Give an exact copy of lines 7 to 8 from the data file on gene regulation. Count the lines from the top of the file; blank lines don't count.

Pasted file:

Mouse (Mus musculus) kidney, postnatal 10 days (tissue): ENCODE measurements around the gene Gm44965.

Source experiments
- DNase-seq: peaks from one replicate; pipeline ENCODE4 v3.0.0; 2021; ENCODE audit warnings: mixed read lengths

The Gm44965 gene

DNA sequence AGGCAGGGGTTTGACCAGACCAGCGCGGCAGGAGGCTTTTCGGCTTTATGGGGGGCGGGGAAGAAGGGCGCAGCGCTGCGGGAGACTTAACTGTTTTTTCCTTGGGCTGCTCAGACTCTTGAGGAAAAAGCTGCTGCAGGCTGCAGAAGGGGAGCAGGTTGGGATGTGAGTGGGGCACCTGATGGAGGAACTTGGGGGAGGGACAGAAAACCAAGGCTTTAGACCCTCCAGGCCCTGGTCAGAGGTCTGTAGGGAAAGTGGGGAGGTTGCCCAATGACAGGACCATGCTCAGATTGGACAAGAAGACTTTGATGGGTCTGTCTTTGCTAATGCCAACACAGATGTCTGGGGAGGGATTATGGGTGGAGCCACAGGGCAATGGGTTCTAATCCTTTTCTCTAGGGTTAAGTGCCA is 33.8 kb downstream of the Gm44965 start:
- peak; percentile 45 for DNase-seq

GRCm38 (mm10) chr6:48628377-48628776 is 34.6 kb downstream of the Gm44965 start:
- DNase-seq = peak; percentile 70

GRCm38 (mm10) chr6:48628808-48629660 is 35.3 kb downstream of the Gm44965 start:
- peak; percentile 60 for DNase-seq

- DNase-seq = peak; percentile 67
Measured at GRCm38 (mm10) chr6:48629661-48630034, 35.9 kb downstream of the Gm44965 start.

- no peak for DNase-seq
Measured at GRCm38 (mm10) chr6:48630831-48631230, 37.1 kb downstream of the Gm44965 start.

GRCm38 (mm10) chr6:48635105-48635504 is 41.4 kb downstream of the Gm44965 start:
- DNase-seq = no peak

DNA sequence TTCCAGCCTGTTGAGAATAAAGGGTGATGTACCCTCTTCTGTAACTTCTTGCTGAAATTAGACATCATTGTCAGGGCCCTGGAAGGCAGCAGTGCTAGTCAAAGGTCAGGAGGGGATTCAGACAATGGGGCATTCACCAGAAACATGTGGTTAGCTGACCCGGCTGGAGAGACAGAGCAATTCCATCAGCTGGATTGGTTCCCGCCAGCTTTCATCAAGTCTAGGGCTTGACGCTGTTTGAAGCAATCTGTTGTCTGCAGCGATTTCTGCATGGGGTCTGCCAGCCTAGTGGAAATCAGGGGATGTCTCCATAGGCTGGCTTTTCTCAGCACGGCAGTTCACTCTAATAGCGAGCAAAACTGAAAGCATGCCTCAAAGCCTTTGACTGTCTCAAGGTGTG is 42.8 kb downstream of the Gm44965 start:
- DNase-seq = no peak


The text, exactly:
GRCm38 (mm10) chr6:48628377-48628776 is 34.6 kb downstream of the Gm44965 start:
- DNase-seq = peak; percentile 70